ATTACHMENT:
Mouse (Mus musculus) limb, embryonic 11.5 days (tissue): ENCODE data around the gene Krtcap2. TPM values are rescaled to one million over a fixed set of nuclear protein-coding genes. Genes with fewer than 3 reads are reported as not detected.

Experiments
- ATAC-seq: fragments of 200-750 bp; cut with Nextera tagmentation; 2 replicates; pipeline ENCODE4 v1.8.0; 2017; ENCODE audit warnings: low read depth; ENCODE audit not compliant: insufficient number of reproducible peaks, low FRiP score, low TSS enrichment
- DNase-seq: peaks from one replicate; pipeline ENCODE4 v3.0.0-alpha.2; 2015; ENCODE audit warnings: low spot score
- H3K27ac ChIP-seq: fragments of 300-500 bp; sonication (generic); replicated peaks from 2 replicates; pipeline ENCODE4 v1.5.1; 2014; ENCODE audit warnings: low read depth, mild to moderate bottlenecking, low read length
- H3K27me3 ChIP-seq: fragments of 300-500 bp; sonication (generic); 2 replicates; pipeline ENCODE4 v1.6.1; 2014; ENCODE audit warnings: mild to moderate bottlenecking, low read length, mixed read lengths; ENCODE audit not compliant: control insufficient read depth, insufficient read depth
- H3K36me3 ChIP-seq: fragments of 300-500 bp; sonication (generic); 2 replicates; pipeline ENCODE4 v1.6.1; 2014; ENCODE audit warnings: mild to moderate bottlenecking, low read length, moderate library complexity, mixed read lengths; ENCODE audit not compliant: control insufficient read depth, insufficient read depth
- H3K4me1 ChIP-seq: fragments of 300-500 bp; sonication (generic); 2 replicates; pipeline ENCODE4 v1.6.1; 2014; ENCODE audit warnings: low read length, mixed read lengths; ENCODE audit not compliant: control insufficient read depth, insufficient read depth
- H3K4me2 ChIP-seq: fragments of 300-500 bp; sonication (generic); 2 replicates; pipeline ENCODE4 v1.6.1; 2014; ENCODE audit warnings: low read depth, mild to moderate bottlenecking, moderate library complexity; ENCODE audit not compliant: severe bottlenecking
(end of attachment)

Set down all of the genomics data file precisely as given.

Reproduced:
Mouse (Mus musculus) limb, embryonic 11.5 days (tissue): ENCODE data around the gene Krtcap2. TPM values are rescaled to one million over a fixed set of nuclear protein-coding genes. Genes with fewer than 3 reads are reported as not detected.

Experiments
- ATAC-seq: fragments of 200-750 bp; cut with Nextera tagmentation; 2 replicates; pipeline ENCODE4 v1.8.0; 2017; ENCODE audit warnings: low read depth; ENCODE audit not compliant: insufficient number of reproducible peaks, low FRiP score, low TSS enrichment
- DNase-seq: peaks from one replicate; pipeline ENCODE4 v3.0.0-alpha.2; 2015; ENCODE audit warnings: low spot score
- H3K27ac ChIP-seq: fragments of 300-500 bp; sonication (generic); replicated peaks from 2 replicates; pipeline ENCODE4 v1.5.1; 2014; ENCODE audit warnings: low read depth, mild to moderate bottlenecking, low read length
- H3K27me3 ChIP-seq: fragments of 300-500 bp; sonication (generic); 2 replicates; pipeline ENCODE4 v1.6.1; 2014; ENCODE audit warnings: mild to moderate bottlenecking, low read length, mixed read lengths; ENCODE audit not compliant: control insufficient read depth, insufficient read depth
- H3K36me3 ChIP-seq: fragments of 300-500 bp; sonication (generic); 2 replicates; pipeline ENCODE4 v1.6.1; 2014; ENCODE audit warnings: mild to moderate bottlenecking, low read length, moderate library complexity, mixed read lengths; ENCODE audit not compliant: control insufficient read depth, insufficient read depth
- H3K4me1 ChIP-seq: fragments of 300-500 bp; sonication (generic); 2 replicates; pipeline ENCODE4 v1.6.1; 2014; ENCODE audit warnings: low read length, mixed read lengths; ENCODE audit not compliant: control insufficient read depth, insufficient read depth
- H3K4me2 ChIP-seq: fragments of 300-500 bp; sonication (generic); 2 replicates; pipeline ENCODE4 v1.6.1; 2014; ENCODE audit warnings: low read depth, mild to moderate bottlenecking, moderate library complexity; ENCODE audit not compliant: severe bottlenecking